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Dee Yun: (contact-deleteme[at]-deleteme-direman [dot] com) 2012-06-13 06:48:58
The videogame landscape sure has changed. It doesn't seem that long ago that Sega had a console (one that didn't involve peeing). The PlayStation 2 ruled the industry, and I remember laughing at the original Xbox because it immediately crashed, just like a shoddy Windows product, the very first time I picked up a controller to demo it.
When the Xbox 360 launched, Microsoft threw gobs of money at iconic Japanese game developers. They felt that it was ESSENTIAL to feature Japanese games in order to succeed. Then-Xbox head honcho, Peter Moore, stated:
"Japan is the cradle of the game industry and the home of very creative and innovative minds, and it's vital to see the Xbox as a viable competitor in that area."
Over the course of this last console cycle, however, Japanese influence unexpectedly dropped right off the edge of the videogame earth. Their games grew increasingly irrelevant, and Japan began looking to the West for game design inspiration. Now we're getting oddities like Dragon's Dogma, which is essentially an Elder Scrolls knockoff. It features a traditional Japanese strength: mechanically tight combat, but presents a bland and uninteresting world that really isn't worth exploring or interacting with. Resident Evil is increasingly transforming into an action shooter, but is hindered by its DNA of sluggish Japanese shooter design. Japan is no longer setting the table, but instead seriously struggling to adapt to current trends.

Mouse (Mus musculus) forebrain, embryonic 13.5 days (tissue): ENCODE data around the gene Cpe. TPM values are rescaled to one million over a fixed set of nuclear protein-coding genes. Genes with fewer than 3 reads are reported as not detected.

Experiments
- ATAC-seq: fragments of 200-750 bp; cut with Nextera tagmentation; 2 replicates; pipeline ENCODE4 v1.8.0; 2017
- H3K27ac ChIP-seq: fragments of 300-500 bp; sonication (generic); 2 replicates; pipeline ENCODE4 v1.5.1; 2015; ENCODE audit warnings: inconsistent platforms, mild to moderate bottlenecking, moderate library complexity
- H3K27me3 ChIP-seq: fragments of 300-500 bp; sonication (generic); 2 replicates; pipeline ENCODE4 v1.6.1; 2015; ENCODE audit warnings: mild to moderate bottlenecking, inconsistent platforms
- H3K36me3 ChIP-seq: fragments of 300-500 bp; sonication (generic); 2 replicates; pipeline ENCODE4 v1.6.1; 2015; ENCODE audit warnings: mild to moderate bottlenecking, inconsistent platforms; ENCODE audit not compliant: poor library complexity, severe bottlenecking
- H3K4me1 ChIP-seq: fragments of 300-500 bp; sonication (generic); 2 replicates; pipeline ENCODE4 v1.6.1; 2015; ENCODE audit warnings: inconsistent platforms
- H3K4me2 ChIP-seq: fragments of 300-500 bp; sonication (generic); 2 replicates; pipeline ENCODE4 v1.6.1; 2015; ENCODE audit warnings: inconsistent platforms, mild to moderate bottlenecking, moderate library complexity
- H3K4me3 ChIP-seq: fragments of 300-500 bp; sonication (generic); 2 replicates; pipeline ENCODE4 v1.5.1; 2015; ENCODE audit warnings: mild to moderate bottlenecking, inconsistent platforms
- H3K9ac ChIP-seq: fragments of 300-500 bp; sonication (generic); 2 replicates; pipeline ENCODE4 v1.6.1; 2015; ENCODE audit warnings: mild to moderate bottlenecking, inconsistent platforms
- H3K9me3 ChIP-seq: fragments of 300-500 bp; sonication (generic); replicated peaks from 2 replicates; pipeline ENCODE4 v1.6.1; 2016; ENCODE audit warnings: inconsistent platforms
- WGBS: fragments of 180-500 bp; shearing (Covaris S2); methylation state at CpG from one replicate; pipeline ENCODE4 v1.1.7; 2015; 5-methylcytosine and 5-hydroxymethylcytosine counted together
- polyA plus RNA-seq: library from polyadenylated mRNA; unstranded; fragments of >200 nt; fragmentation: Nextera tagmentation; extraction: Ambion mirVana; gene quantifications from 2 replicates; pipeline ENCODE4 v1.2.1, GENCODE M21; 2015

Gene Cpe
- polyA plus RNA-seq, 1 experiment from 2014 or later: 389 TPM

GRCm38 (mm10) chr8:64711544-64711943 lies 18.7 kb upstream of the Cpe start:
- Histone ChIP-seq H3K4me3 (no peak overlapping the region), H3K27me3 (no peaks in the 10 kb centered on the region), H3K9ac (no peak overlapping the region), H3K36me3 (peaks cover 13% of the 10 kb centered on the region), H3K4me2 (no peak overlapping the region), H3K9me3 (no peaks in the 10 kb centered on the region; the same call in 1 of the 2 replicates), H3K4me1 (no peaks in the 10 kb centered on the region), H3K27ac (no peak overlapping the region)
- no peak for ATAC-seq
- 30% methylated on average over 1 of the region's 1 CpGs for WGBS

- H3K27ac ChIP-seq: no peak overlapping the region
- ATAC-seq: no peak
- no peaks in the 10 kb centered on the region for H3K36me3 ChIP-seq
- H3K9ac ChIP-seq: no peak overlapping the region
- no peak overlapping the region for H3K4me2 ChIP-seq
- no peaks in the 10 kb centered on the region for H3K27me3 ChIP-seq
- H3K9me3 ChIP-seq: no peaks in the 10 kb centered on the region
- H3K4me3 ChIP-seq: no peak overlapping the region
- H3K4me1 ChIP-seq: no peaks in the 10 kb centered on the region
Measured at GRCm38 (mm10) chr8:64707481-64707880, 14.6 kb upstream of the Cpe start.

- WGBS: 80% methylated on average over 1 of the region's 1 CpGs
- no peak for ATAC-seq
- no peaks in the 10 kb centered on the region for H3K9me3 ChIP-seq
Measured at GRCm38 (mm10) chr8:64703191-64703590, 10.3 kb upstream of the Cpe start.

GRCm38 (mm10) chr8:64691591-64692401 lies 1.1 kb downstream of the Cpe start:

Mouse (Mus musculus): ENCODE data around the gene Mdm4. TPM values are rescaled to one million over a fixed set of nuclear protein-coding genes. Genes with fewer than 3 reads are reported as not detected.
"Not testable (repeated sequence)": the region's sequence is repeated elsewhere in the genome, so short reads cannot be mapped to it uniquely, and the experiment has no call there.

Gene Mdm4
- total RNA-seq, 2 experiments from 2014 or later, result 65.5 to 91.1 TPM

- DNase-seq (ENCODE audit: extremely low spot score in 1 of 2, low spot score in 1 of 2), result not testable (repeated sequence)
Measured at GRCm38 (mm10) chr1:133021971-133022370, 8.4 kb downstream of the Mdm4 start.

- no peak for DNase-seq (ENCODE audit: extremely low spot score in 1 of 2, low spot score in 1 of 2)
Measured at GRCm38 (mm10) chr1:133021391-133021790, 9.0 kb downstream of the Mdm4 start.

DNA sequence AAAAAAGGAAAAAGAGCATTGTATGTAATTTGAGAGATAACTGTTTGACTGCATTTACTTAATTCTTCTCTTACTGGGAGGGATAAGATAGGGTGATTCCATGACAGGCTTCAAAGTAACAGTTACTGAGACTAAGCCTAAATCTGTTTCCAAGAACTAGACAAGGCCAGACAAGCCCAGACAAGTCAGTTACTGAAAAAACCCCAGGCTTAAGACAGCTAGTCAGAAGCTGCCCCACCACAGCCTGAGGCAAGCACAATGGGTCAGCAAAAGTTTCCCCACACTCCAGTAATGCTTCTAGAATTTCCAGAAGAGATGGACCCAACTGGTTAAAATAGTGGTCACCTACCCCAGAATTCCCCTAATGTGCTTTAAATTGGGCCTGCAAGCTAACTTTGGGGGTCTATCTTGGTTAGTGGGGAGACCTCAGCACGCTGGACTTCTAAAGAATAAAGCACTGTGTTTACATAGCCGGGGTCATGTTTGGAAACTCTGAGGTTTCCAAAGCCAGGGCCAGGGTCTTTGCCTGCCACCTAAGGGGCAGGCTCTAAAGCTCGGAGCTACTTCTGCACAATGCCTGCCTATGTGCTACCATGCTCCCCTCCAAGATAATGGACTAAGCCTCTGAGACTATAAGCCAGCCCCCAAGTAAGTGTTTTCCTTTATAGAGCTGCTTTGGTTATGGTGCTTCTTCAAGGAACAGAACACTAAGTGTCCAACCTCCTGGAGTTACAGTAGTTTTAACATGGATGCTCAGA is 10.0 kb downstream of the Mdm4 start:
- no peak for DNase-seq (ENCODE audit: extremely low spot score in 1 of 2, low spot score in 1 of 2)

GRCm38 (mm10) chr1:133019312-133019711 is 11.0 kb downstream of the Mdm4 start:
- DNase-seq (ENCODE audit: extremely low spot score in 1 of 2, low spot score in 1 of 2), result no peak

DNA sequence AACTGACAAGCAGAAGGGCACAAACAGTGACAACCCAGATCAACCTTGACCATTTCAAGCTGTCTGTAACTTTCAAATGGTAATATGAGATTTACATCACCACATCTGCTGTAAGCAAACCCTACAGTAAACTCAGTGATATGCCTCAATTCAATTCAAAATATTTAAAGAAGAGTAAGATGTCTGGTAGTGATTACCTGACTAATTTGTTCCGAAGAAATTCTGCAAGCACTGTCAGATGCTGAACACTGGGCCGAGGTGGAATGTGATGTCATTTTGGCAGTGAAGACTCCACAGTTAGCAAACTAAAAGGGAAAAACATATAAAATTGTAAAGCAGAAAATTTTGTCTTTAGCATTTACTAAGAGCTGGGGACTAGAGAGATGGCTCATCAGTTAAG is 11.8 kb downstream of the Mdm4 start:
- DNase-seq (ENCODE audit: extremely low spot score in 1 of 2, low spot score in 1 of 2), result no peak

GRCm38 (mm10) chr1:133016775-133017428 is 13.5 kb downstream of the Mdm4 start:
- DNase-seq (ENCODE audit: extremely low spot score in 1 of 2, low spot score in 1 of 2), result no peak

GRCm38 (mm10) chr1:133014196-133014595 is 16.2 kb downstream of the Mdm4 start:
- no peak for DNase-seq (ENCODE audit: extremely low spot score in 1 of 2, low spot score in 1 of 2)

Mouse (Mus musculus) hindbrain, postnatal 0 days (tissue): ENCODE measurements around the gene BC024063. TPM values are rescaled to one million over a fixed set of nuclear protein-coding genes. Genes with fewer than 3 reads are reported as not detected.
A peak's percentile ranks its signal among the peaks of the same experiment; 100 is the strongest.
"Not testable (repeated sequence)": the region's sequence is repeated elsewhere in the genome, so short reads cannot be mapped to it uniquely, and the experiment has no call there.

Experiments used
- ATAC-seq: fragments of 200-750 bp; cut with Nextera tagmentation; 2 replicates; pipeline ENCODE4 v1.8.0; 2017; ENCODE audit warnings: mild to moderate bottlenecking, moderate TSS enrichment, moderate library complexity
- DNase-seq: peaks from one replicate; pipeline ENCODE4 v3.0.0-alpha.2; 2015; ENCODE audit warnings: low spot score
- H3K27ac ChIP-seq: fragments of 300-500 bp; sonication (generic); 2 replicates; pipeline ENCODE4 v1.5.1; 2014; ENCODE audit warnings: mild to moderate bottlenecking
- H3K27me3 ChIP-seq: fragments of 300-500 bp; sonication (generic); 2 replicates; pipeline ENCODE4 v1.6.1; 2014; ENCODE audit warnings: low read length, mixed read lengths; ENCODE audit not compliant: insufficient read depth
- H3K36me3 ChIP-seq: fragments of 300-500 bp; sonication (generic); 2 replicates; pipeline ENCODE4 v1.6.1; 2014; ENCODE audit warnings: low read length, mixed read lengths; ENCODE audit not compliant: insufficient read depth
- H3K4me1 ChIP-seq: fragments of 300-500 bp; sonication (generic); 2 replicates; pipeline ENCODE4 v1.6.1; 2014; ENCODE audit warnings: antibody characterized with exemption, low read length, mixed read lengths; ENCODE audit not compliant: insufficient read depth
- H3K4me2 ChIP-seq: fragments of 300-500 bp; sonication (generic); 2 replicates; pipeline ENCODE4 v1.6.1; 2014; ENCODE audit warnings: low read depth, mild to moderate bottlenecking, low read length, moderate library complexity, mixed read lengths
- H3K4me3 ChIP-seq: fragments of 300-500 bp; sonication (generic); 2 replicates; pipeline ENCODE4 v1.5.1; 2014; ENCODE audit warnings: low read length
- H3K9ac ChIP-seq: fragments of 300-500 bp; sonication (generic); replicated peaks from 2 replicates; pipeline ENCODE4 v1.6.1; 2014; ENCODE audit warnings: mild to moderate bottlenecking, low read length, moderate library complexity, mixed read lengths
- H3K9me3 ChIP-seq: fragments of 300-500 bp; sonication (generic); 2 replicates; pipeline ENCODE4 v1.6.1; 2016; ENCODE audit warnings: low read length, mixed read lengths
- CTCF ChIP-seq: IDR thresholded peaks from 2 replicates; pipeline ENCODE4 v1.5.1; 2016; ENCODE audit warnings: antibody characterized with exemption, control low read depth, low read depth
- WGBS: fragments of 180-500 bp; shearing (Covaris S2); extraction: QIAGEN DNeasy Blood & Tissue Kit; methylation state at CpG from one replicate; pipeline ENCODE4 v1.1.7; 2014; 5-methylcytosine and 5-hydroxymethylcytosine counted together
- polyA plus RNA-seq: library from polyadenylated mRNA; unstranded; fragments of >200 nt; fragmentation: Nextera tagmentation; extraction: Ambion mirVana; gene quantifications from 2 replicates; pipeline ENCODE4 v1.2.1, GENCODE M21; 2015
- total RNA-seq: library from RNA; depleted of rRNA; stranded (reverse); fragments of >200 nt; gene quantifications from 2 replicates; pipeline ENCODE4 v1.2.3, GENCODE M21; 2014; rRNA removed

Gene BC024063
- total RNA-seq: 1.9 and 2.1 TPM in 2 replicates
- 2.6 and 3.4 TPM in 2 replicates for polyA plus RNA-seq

Now we're seeing Japanese developers, like the Happy Wars peeps, simply capitulating. I'm suddenly feeling nostalgic for the days when a Zelda or a Final Fantasy release was a big deal...